Canadian Bank Note de-risks pension plan with longevity agreement

Canadian Bank Note Company Ltd. has entered into a longevity agreement with the Canada Life Assurance Co., transferring $35 million of longevity risk associated with its defined benefit pension plan.

The company, which designs and manufactures anti-counterfeit documents, has about 200 retirees and 100 active members in the plan. In 2012, its pension committee learned increased life expectancy was going to raise the plan’s liabilities by about five per cent, says Bradley Baker, the company’s senior actuary.

“It was very much in line with a trend [of Canadians living longer] that we’ve seen over the past few decades,” he says. “When plan members live longer then the actuarial tables predict, the effect on liabilities can be pretty severe, and in our pension plan’s experience, we didn’t have a time period where our members have lived, on average, shorter lives than a previous generation. So longevity has been constantly increasing and it’s never gone backward.”

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While Canadian Bank Note was aware of the longevity risk, it wanted to continue to manage its own pension plan and investments and wasn’t looking to purchase annuities, according to Baker. “As a plan sponsor, we didn’t want to windup the pension plan and we were comfortable managing the other risks such as investment risk.”

The company started to look for opportunities to offload its longevity risk, says Baker, adding that while everyone was on board with the decision, it took years to find an insurer. “I approached . . . insurance companies initially and every single one of them told me no,” he says. “The biggest challenge for us was our [small] size. . . . It took quite a bit of discussions and arm twisting.”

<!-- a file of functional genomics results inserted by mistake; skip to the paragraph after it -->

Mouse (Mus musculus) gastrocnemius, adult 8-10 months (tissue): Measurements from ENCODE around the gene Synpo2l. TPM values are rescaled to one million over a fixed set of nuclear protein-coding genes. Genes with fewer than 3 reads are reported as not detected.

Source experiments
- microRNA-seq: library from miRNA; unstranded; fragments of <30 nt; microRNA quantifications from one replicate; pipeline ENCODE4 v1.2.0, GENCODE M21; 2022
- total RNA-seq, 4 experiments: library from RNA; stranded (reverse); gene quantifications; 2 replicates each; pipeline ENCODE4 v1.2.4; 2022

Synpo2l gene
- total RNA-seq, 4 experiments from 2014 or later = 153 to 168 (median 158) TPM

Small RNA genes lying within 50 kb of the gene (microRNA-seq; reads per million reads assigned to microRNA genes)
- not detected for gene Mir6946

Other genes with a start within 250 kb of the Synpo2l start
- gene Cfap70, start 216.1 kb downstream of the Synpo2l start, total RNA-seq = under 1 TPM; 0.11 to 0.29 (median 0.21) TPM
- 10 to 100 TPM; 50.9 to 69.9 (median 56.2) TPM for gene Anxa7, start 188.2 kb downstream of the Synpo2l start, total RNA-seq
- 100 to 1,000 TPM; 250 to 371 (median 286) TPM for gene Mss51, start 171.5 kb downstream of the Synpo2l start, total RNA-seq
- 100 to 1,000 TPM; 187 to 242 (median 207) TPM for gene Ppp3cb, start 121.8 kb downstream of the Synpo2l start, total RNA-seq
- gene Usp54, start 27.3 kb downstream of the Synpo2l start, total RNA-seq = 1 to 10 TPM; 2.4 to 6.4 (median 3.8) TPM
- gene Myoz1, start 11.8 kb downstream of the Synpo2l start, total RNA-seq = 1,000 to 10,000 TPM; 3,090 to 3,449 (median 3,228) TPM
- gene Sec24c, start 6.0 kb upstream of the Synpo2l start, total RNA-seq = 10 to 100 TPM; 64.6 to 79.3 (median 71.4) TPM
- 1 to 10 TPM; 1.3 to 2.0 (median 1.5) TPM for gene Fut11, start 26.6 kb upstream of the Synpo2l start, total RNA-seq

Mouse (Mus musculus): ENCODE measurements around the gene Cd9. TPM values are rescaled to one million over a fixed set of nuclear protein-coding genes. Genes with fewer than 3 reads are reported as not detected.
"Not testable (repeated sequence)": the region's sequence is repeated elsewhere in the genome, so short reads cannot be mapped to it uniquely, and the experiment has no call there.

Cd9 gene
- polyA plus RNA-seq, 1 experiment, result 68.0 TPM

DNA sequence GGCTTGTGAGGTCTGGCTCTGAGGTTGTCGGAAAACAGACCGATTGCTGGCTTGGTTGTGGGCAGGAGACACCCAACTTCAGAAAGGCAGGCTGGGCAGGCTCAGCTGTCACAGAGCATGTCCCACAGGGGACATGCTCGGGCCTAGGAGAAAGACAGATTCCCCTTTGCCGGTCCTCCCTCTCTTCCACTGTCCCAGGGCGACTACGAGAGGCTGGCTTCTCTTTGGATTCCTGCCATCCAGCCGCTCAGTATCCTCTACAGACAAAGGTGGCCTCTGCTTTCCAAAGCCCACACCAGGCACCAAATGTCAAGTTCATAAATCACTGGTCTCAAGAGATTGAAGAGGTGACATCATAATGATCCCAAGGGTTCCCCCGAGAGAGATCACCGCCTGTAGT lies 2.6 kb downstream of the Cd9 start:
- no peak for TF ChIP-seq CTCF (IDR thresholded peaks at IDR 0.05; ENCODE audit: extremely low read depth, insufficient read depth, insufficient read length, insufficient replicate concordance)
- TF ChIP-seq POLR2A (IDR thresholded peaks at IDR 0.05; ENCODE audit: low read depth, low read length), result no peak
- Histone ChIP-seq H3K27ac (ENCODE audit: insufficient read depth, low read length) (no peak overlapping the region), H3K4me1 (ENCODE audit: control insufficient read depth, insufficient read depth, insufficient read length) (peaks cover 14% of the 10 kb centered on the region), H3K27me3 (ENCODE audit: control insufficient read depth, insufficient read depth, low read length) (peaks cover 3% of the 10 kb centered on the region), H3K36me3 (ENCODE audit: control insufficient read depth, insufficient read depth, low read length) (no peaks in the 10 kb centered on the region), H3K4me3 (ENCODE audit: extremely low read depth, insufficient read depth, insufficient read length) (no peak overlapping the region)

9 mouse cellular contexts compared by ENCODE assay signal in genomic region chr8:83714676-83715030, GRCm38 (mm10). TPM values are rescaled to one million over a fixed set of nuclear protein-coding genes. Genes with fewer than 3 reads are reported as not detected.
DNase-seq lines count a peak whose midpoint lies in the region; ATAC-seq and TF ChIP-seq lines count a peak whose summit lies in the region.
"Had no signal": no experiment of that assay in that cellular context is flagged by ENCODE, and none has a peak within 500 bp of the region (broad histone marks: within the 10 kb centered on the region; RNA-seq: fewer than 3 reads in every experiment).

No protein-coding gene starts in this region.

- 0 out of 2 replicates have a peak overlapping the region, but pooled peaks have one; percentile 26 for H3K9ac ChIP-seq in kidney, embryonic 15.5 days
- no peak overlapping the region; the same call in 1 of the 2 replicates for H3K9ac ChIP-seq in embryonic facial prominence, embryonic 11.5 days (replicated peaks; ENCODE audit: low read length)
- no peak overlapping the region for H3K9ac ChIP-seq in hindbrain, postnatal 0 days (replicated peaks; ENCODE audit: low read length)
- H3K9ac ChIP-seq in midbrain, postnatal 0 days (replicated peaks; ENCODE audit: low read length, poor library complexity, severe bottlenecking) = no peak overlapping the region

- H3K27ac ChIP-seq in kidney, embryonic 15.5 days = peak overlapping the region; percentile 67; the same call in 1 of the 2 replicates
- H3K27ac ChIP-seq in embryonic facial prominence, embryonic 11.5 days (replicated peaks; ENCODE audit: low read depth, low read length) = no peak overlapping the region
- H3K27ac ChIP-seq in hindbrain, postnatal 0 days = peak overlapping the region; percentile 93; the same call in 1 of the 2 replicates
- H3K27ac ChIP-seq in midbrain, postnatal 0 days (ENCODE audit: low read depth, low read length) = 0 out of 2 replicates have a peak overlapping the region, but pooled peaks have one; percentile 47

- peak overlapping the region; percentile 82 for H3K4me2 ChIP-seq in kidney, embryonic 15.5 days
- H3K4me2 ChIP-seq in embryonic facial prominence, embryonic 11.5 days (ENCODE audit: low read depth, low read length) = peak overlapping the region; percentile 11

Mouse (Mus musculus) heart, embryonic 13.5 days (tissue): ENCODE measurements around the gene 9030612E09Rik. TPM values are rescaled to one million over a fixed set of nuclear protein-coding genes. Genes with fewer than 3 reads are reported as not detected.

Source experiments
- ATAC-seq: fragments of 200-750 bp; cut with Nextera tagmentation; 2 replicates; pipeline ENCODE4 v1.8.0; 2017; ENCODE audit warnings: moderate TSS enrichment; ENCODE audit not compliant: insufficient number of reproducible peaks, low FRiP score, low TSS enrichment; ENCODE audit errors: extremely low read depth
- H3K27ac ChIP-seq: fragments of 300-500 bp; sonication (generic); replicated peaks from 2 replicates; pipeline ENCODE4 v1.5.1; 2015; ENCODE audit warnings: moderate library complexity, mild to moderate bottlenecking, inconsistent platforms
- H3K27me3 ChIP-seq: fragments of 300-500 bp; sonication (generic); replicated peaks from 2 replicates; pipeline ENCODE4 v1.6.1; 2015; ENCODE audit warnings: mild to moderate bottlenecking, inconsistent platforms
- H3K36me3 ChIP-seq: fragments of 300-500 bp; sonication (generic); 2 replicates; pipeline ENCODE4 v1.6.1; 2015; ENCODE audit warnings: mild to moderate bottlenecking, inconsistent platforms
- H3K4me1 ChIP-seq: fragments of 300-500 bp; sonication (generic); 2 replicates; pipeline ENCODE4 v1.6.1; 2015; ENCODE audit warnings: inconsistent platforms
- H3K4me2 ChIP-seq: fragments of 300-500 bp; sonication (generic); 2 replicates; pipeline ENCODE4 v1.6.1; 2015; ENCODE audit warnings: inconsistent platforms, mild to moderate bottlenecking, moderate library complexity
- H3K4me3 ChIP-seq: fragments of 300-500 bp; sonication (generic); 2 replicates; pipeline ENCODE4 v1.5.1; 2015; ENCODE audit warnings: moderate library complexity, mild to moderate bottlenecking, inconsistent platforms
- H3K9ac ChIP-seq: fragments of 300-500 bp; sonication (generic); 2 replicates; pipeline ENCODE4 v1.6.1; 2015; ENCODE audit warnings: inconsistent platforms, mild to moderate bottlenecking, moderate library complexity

In late October, the company secured a longevity agreement with Canada Life that took more than a year to arrange, according to Neil Duffy, vice-president for pension risk transfer at Canada Life.

Under the agreement, Canadian Bank Note maintains full responsibility for monthly pension payments, but Canada Life will be reimbursing the plan if its members live beyond life expectancy, says Duffy. In return, Canada Life will receive a stream of fixed payments from Canadian Bank Note.

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While longevity agreements have been popular in Britain, it has been a relatively scarce phenomenon in North America, says Duffy. In fact, before the agreement with Canadian Bank Note, there had only been one other longevity agreement with a large plan sponsor in Canada, he adds.

Longevity insurance for small plan sponsors is rare because the transactions are usually complex, says Duffy. “I think there haven’t been many of these . . . because I don’t think plan sponsors think it could have been done for a small plan.

“The main things that complicate [the agreements] are the collateral. In a larger deal, collateral protects each side in case something goes wrong. You want to make sure that each party is protected for the payments that are due. So all of those things lead to it being hard to do a transaction, and it’s usually only worthwhile to do [one] if it’s very large in nature.”

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But in Canadian Bank Note’s case, Duffy says Canada Life was able to tailor the agreement and simplify the collateral, tracking and reporting obligations. “I would just say it’s a lot more simplified than the larger deals, and we would look at it plan by plan,” he says, suggesting the agreement shows it’s possible for other small plan sponsors to offload only their longevity risk.

“It means they can have an option now if they have a concern . . .,” says Duffy. “People have been living longer lives, and that’s great news to everyone, but if you’re a pension plan sponsor, you’re thinking about that and saying, ‘Do I have the appetite to take that risk anymore?'”